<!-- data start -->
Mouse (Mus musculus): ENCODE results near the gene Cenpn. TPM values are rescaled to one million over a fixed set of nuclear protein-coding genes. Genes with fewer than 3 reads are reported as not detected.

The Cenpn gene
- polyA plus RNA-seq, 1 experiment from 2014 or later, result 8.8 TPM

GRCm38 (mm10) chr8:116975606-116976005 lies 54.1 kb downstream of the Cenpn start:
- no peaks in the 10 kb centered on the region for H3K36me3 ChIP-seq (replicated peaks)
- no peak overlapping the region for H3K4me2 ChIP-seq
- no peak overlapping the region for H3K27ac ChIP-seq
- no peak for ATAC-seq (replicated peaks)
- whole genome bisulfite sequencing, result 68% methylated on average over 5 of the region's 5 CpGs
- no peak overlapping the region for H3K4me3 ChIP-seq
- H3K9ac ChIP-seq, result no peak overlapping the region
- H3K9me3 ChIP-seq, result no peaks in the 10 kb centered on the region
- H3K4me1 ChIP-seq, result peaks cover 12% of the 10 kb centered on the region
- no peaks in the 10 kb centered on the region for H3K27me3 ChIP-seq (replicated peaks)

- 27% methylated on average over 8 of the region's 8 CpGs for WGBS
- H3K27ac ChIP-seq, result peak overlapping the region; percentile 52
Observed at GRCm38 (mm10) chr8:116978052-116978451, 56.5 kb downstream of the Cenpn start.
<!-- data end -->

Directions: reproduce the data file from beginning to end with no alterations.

Mouse (Mus musculus): ENCODE results near the gene Cenpn. TPM values are rescaled to one million over a fixed set of nuclear protein-coding genes. Genes with fewer than 3 reads are reported as not detected.

The Cenpn gene
- polyA plus RNA-seq, 1 experiment from 2014 or later, result 8.8 TPM

GRCm38 (mm10) chr8:116975606-116976005 lies 54.1 kb downstream of the Cenpn start:
- no peaks in the 10 kb centered on the region for H3K36me3 ChIP-seq (replicated peaks)
- no peak overlapping the region for H3K4me2 ChIP-seq
- no peak overlapping the region for H3K27ac ChIP-seq
- no peak for ATAC-seq (replicated peaks)
- whole genome bisulfite sequencing, result 68% methylated on average over 5 of the region's 5 CpGs
- no peak overlapping the region for H3K4me3 ChIP-seq
- H3K9ac ChIP-seq, result no peak overlapping the region
- H3K9me3 ChIP-seq, result no peaks in the 10 kb centered on the region
- H3K4me1 ChIP-seq, result peaks cover 12% of the 10 kb centered on the region
- no peaks in the 10 kb centered on the region for H3K27me3 ChIP-seq (replicated peaks)

- 27% methylated on average over 8 of the region's 8 CpGs for WGBS
- H3K27ac ChIP-seq, result peak overlapping the region; percentile 52
Observed at GRCm38 (mm10) chr8:116978052-116978451, 56.5 kb downstream of the Cenpn start.